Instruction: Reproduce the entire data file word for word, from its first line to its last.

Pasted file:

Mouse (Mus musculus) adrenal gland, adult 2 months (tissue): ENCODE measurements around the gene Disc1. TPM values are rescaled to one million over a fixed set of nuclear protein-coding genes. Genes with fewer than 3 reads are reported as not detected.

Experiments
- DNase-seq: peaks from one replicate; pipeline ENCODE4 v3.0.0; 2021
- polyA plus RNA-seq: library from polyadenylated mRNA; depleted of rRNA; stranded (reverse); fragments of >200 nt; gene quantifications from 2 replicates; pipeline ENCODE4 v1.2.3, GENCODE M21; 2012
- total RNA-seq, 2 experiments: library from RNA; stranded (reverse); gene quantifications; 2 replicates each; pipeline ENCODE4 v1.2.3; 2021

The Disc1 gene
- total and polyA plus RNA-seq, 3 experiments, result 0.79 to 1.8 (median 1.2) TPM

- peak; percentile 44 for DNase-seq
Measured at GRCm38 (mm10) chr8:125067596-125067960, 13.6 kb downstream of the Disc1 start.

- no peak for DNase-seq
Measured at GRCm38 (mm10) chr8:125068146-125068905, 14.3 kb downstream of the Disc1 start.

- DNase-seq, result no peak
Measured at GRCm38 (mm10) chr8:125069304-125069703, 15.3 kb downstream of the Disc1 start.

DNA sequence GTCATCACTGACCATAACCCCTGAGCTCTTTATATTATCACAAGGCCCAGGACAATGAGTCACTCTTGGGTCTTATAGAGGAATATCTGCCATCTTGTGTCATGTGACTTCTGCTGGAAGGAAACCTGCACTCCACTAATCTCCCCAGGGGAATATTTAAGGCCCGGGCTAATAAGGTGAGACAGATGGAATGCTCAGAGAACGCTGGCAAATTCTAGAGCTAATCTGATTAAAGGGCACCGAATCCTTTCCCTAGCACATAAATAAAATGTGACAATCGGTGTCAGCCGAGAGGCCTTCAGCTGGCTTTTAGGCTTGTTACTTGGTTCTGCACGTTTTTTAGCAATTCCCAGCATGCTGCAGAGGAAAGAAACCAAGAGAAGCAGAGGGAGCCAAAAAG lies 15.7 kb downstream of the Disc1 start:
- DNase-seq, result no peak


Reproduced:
Mouse (Mus musculus) adrenal gland, adult 2 months (tissue): ENCODE measurements around the gene Disc1. TPM values are rescaled to one million over a fixed set of nuclear protein-coding genes. Genes with fewer than 3 reads are reported as not detected.

Experiments
- DNase-seq: peaks from one replicate; pipeline ENCODE4 v3.0.0; 2021
- polyA plus RNA-seq: library from polyadenylated mRNA; depleted of rRNA; stranded (reverse); fragments of >200 nt; gene quantifications from 2 replicates; pipeline ENCODE4 v1.2.3, GENCODE M21; 2012
- total RNA-seq, 2 experiments: library from RNA; stranded (reverse); gene quantifications; 2 replicates each; pipeline ENCODE4 v1.2.3; 2021

The Disc1 gene
- total and polyA plus RNA-seq, 3 experiments, result 0.79 to 1.8 (median 1.2) TPM

- peak; percentile 44 for DNase-seq
Measured at GRCm38 (mm10) chr8:125067596-125067960, 13.6 kb downstream of the Disc1 start.

- no peak for DNase-seq
Measured at GRCm38 (mm10) chr8:125068146-125068905, 14.3 kb downstream of the Disc1 start.

- DNase-seq, result no peak
Measured at GRCm38 (mm10) chr8:125069304-125069703, 15.3 kb downstream of the Disc1 start.

DNA sequence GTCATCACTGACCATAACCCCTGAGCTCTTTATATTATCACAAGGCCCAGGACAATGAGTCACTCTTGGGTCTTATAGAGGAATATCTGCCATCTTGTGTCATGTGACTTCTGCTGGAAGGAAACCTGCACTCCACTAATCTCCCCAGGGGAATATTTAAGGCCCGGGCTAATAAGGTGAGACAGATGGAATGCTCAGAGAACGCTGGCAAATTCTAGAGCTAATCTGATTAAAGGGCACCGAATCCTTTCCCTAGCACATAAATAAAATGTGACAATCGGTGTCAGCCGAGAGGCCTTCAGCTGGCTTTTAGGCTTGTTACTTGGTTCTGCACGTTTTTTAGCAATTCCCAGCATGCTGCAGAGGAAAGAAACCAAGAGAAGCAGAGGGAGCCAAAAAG lies 15.7 kb downstream of the Disc1 start:
- DNase-seq, result no peak